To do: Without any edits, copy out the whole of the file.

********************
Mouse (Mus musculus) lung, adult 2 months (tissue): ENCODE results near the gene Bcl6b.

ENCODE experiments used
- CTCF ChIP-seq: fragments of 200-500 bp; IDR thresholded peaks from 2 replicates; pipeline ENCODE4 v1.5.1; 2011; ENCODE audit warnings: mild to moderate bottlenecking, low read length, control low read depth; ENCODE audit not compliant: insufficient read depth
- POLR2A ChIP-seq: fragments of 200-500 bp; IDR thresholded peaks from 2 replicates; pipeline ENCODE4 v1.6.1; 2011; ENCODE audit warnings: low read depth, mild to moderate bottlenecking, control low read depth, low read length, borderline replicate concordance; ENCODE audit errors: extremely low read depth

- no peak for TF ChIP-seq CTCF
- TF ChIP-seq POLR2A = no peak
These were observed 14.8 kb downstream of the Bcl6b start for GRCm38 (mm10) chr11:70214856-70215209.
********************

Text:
Mouse (Mus musculus) lung, adult 2 months (tissue): ENCODE results near the gene Bcl6b.

ENCODE experiments used
- CTCF ChIP-seq: fragments of 200-500 bp; IDR thresholded peaks from 2 replicates; pipeline ENCODE4 v1.5.1; 2011; ENCODE audit warnings: mild to moderate bottlenecking, low read length, control low read depth; ENCODE audit not compliant: insufficient read depth
- POLR2A ChIP-seq: fragments of 200-500 bp; IDR thresholded peaks from 2 replicates; pipeline ENCODE4 v1.6.1; 2011; ENCODE audit warnings: low read depth, mild to moderate bottlenecking, control low read depth, low read length, borderline replicate concordance; ENCODE audit errors: extremely low read depth

- no peak for TF ChIP-seq CTCF
- TF ChIP-seq POLR2A = no peak
These were observed 14.8 kb downstream of the Bcl6b start for GRCm38 (mm10) chr11:70214856-70215209.